Russian ‘information warfare’ aims to create chaos, distrust, and division.
In the US 2016 presidential election, not only was their interference designed to support Donald Trump’s campaign – voters were also encouraged to back Bernie Sanders and The Green Party’s Jill Stein. After the election, Russian bots quickly turned on Trump. The goal is to divide and weaken western democracies.
Russia is active on British social media channels too. The Times yesterday highlighted accounts rubbishing Russian involvement in Salisbury, which appear to be operated from Russia. The Kremlin-backed RT (formerly Russia Today) attracts 400,000 viewers a month in the U.K. But they needn’t bother.
Following the attack in Salisbury of former Russian spy Sergei Skripal and his daughter Yulia, Alt-left media sites The Canary, Evolve Politics, and Skwawkbox, have been promoting conspiracy theories which blame the British government, Israel, the United States and Uzbekistan.
We wrote yesterday that Evolve Politics published an article on an interview with a former MI5 agent, who denied that the Russians would have any motive for the attack and hinted that it could have been the actions of the UK instead. The former officer in question left the agency in 1996 and has since claimed that 9/11 was an inside job by the US military and that the British secret service paid to have Princess Diana killed.
The Canary, the largest of the Alt-left sites, published a similar article last night titled ‘Ex UK ambassador makes an observation that unravels the Russian spy story.’ The ‘observation’ in question was taken from a blog in which suggested that Israel had been responsible for the Salisbury attack, because:
“Israel has the nerve agents. Israel has Mossad which is extremely skilled at foreign assassinations. Theresa May claimed Russian propensity to assassinate abroad as a specific reason to believe Russia did it. Well Mossad has an even greater propensity to assassinate abroad”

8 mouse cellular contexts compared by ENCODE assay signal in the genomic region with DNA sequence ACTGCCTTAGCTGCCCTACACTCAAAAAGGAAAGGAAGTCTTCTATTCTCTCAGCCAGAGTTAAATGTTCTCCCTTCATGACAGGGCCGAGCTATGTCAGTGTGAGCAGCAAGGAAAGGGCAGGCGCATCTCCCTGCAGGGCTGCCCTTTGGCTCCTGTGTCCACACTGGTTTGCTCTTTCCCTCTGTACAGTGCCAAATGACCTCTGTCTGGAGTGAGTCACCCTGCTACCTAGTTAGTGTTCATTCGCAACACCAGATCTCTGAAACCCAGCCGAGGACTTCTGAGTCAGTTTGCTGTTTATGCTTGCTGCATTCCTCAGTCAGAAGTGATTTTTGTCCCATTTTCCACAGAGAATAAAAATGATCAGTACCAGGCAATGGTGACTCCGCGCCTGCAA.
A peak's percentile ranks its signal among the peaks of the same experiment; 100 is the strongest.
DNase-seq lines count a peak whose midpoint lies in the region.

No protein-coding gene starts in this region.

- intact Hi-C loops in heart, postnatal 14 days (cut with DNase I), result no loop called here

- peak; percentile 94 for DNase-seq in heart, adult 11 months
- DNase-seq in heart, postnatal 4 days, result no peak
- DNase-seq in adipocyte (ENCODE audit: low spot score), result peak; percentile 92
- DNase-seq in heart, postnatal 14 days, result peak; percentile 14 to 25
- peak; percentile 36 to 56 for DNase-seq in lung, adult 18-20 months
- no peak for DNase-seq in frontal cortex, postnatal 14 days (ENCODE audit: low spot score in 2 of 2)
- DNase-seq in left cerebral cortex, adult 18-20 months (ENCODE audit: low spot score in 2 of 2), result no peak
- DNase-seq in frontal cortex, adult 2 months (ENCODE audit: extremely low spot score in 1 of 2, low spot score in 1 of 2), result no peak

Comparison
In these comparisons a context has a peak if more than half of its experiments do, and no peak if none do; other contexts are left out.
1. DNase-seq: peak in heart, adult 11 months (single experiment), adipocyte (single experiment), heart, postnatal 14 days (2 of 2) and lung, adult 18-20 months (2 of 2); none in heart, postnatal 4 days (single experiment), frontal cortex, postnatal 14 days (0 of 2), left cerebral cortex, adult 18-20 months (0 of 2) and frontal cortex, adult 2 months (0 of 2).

Craig Murray, the author of the blog, is a favourite source of The Canary’s. He was recently involved in a libel case with Mail Online journalist, Jake Wallis Simons, after Murray denied ever having written that Israel “claims tribal superiority over the entire rest of the world” in a Sky News interview on antisemitism. The quotes had indeed appeared on his blog.
Skwawkbox, the site run by Steve Walker who sells private services to the NHS, has repeated the Russian government’s argument that the Novichok nerve agent used in the attack could have come from sites across Europe, including Porton Down in Wiltshire. The defence laboratory, where the chemical was tested after the attack, has become the source of a conspiracy theory that the UK government carried out the attack, based on the site’s proximity to where it was carried out. Skwawkbox has also tweeted support for an alternative theory, that the US carried out the attack having obtained the chemical weapon from Uzbekistan.
Conspiracy theories such as these are hilarious for their absurdity, but they are equally dangerous. The distrust they help build in politicians and the media damages democracy, as people give up trying to work out what sources of information they can and can’t take at face value and stop engaging all together. They help develop the conditions that authoritarian figures like Putin and Donald Trump thrive under. And they create scapegoats (often Muslims or Jews) who are then targeted for abuse and violence.
But sites like The Canary make their money on a per-click basis, and when blaming Israel is better for business than printing the truth, they put profits first.